Friday, February 15, 2013

Aoki and Kimitch share Danspace

Dance fans treasure St. Mark's Church in-the-Bowery. No matter how individual choreographers set up its sanctuary for the best viewing of their shows, the church can feel familiar and comfy like home--indeed, a sanctuary for this art and the people who love it. And yet, there's also something about this setting, maybe its remarkable history as Danspace Project's home, that can challenge the artist. It's not Lincoln Center, not City Center, certainly not a grand cathedral but, especially when left unadorned by set design, it gives off more than a hint of expansiveness--in volume and time--that can sometimes make you feel a little puny. This weekend, two emerging choreographers Aretha Aoki and Benjamin Kimitch are sharing a program at Danspace Project and facing this issue of space in very different ways.

Leaving the two dancers (Julie McMillan and Claire Westby) standing in near darkness and silence for an unusually long time, with their backs turned to us, Kimitch opens discontinuous sounds by creating a space that is, at once, soothingly still, mysterious and withholding. He throws us back into awareness of our expectations to see action and have things handed to us right away. The length of this opening passage is one big--if quiet--"No." So what do we do with this? We sit there and breathe the somber space as it is--sacred, eerie, even dangerous.

When we're finally granted a look at McMillan and Westby in a generous pool of soft light, both wearing loose white costumes like sleepwear, we gaze long at a simple, striking image--the women elevated onto their toes. Each one clasps her neck with one hand; McMillan folds the other hand to her opposite shoulder, while Westby extends her free hand in front of her, palm out and fingers elegantly stretched towards the floor. With eyes closed and faces as pale and expressionless as death masks, the women appear like sonambulists out of a surrealist's vision. Their long-repeated movements--careful, even ritualistic, backward steps and pivots in various directions--suggest an awareness of the space that is either deeply intuitive or well-practiced. After a time, a low, motor-like rumble arises. It is not clear why--or whether we should understand this sound (designed by Matthew Flory Meade) as the product of the environment or its strange inhabitants.

As if the choreographer flipped a switch, the dancers suddenly address the space more assertively, introducing stretched, exaggerated shapes, inclinations and poses, even brightly skimming across the floor. Kimitch's approach to the space of Danspace suggests that it is filled with images that capture moments in strict, material detail. (I sense a perfectionist streak.) While never presuming to fill the space with just two dancers, he nevertheless uses it as an elegant backdrop or lightbox for his collection of wonders and curiosities.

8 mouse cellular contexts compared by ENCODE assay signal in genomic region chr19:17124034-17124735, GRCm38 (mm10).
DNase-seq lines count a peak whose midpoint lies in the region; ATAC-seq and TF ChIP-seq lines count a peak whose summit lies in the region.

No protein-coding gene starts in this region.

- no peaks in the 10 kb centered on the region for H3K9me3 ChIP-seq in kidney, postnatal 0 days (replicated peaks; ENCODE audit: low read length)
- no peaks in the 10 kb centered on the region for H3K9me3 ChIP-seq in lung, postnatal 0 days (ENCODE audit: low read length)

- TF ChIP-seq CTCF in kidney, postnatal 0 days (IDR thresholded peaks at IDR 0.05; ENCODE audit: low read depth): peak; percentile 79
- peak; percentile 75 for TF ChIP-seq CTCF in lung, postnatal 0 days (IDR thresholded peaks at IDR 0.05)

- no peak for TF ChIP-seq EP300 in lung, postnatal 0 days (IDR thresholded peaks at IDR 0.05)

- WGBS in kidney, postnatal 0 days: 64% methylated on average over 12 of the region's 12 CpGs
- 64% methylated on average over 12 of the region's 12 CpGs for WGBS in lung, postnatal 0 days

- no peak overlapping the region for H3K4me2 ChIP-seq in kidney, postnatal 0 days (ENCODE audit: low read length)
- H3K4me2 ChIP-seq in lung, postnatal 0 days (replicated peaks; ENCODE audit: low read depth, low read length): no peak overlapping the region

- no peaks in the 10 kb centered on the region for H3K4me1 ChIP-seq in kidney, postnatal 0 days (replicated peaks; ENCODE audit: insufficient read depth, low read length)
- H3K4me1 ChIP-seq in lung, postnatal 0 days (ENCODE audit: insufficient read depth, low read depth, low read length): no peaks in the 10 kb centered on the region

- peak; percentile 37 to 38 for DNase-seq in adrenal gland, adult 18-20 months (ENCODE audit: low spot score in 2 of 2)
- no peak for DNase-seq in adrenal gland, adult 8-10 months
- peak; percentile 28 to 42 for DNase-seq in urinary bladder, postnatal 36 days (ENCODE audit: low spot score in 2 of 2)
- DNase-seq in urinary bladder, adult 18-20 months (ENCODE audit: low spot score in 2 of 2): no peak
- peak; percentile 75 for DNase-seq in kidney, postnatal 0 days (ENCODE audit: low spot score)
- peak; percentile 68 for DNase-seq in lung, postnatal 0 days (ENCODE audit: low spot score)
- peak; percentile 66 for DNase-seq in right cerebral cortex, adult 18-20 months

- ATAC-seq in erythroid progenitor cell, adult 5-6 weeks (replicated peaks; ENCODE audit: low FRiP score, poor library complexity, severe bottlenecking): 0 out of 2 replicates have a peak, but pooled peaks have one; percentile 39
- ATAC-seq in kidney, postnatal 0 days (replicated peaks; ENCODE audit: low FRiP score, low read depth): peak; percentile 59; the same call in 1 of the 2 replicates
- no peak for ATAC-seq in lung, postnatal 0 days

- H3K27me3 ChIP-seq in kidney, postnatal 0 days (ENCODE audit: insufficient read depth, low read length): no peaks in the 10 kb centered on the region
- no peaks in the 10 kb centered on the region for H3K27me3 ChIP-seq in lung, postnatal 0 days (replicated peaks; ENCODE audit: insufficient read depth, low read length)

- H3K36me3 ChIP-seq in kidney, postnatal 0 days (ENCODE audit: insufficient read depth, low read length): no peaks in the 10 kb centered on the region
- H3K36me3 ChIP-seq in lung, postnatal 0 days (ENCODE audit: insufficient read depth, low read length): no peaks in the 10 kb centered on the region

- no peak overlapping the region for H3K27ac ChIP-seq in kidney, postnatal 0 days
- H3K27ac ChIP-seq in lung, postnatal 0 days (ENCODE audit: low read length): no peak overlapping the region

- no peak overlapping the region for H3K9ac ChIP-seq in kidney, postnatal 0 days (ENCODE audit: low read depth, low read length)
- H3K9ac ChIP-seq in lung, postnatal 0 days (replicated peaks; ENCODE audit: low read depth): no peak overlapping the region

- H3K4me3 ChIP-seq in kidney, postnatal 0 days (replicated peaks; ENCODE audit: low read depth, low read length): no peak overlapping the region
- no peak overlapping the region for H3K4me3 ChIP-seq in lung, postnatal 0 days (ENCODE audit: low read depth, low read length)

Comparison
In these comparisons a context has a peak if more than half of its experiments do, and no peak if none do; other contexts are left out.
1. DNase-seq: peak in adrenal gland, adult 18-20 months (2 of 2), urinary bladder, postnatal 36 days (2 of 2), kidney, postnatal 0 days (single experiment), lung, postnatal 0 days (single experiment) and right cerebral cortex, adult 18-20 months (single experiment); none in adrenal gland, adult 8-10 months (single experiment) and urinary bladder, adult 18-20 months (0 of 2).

In Las Gravitas, Aoki tackles the hard thing of setting a solo--and herself as soloist--against St. Mark's space and even space, as in the cosmos, itself. Indeed, all of this starts out with a sense of gravitas and considerable boldness of appearance--black clothes, wild black hair--and gesture. All of that eventually breaks down in comic relief truly as much of a relief as it is amusing. In one element of this, dance writer Cassie Peterson's voiceover flips from a dry, labored description of Aoki's "laboring body" in its "endurance and repetition" and its "tectonic shifts" to suddenly throwing shade on her unsuspecting subject. "A fifteen-minute solo? Who does she think she is? Deborah Hay?"

Las Gravitas documents a process of self-awareness--namely, awareness of one's tininess and inadequacy and even incompetence set against expectations, yours as well as others', against everything that has come before you, against the vastness of interstellar space and even the stardom and superior vocal power of one Jim Morrison.

Despite all that, this performer gives it a shot: What if my contribution is small? What if it's messy in shape, aimless, a bunch of doodles and loose ends, desperate to cover itself in the fig leaves of scientific factoids? What if my voice is barely listenable? I am here. Hey, despite everything--and there's a lot of struggle in that everything--I pulled myself and all of this together for you.

"Shared Evening: Aretha Aoki and Benjamin Kimitch" continues through tomorrow evening with performances at 8pm. For information and tickets, click here. 

Danspace Project
131 East 10th Street (at 2nd Avenue, Manhattan

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